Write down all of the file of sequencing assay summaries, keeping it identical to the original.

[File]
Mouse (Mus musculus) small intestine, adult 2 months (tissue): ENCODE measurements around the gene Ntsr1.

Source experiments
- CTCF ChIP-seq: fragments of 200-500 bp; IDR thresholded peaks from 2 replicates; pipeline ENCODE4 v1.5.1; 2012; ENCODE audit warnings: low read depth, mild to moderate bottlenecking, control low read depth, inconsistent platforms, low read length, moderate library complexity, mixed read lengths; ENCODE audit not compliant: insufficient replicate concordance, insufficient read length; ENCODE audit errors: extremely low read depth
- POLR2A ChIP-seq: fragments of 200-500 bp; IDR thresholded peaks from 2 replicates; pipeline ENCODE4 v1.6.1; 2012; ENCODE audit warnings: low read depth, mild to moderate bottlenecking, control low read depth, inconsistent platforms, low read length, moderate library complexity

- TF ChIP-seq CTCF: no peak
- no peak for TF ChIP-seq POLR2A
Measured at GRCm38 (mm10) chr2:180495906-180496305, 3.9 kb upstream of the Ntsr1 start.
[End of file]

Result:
Mouse (Mus musculus) small intestine, adult 2 months (tissue): ENCODE measurements around the gene Ntsr1.

Source experiments
- CTCF ChIP-seq: fragments of 200-500 bp; IDR thresholded peaks from 2 replicates; pipeline ENCODE4 v1.5.1; 2012; ENCODE audit warnings: low read depth, mild to moderate bottlenecking, control low read depth, inconsistent platforms, low read length, moderate library complexity, mixed read lengths; ENCODE audit not compliant: insufficient replicate concordance, insufficient read length; ENCODE audit errors: extremely low read depth
- POLR2A ChIP-seq: fragments of 200-500 bp; IDR thresholded peaks from 2 replicates; pipeline ENCODE4 v1.6.1; 2012; ENCODE audit warnings: low read depth, mild to moderate bottlenecking, control low read depth, inconsistent platforms, low read length, moderate library complexity

- TF ChIP-seq CTCF: no peak
- no peak for TF ChIP-seq POLR2A
Measured at GRCm38 (mm10) chr2:180495906-180496305, 3.9 kb upstream of the Ntsr1 start.